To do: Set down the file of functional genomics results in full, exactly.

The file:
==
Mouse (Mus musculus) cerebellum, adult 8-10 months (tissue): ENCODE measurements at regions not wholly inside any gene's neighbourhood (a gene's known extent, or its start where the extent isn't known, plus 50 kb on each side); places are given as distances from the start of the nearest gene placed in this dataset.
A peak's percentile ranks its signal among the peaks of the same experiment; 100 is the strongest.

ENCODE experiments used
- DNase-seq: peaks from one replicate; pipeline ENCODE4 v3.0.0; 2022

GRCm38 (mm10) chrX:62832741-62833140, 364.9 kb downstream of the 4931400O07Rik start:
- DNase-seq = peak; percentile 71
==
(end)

Mouse (Mus musculus) cerebellum, adult 8-10 months (tissue): ENCODE measurements at regions not wholly inside any gene's neighbourhood (a gene's known extent, or its start where the extent isn't known, plus 50 kb on each side); places are given as distances from the start of the nearest gene placed in this dataset.
A peak's percentile ranks its signal among the peaks of the same experiment; 100 is the strongest.

ENCODE experiments used
- DNase-seq: peaks from one replicate; pipeline ENCODE4 v3.0.0; 2022

GRCm38 (mm10) chrX:62832741-62833140, 364.9 kb downstream of the 4931400O07Rik start:
- DNase-seq = peak; percentile 71